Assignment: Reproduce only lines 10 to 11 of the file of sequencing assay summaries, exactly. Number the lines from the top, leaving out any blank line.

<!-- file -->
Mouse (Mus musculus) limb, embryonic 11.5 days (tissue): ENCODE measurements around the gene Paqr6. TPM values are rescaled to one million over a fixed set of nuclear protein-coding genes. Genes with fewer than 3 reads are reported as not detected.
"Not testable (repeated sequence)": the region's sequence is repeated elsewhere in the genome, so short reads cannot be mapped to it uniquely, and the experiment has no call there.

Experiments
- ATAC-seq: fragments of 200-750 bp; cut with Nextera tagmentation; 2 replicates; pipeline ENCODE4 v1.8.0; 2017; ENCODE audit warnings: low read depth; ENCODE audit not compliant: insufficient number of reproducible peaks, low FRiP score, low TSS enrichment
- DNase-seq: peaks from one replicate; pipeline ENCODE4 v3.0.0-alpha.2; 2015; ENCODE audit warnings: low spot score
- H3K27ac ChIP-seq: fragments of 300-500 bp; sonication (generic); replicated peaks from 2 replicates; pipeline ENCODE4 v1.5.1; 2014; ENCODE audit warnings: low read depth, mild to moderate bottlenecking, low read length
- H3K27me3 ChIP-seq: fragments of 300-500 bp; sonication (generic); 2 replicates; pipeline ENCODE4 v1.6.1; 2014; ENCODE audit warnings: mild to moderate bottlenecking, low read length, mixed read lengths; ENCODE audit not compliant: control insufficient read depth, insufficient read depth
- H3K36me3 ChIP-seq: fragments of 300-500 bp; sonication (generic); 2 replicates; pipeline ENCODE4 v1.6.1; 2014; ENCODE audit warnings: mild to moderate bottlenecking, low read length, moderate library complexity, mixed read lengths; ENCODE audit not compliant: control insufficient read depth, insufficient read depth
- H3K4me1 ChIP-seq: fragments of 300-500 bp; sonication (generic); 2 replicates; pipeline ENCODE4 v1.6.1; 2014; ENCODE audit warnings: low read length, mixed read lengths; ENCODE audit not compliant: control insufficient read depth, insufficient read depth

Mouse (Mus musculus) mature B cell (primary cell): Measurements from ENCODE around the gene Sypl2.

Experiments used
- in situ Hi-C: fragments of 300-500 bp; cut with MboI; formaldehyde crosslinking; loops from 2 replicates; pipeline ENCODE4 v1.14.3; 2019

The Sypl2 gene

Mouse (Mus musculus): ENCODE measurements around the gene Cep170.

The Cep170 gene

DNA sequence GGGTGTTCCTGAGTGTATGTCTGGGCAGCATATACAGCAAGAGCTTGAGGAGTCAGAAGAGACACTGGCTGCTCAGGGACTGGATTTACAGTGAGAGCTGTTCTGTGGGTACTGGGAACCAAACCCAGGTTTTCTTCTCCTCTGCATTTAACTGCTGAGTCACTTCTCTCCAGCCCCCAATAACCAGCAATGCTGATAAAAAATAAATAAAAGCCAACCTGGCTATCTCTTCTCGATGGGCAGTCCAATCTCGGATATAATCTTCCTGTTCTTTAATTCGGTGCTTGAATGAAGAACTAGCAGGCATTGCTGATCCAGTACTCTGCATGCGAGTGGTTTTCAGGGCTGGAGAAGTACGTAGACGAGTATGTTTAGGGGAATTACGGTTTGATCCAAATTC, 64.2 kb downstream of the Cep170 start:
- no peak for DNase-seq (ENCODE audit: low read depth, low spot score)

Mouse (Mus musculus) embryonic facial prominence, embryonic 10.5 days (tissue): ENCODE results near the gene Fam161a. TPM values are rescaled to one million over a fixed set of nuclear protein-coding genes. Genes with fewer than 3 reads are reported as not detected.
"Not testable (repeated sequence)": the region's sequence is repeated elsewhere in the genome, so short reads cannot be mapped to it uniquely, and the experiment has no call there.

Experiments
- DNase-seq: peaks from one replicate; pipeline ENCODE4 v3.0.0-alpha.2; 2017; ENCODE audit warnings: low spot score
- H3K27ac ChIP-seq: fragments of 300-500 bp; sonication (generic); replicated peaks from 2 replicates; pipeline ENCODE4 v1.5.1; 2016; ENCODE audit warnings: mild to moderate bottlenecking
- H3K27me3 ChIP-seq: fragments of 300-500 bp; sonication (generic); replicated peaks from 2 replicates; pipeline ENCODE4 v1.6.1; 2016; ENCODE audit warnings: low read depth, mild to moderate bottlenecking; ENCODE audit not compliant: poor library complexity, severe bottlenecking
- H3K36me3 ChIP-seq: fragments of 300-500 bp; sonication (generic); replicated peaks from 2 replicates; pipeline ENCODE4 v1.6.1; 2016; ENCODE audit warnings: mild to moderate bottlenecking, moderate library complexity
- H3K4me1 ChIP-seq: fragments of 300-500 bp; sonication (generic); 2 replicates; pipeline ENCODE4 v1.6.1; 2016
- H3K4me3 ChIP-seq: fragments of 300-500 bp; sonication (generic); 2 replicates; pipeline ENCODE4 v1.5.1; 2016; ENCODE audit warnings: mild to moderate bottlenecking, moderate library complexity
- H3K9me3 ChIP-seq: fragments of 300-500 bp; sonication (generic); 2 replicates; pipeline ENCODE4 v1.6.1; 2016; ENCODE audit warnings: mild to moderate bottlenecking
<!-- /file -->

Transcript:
Mouse (Mus musculus) mature B cell (primary cell): Measurements from ENCODE around the gene Sypl2.

Experiments used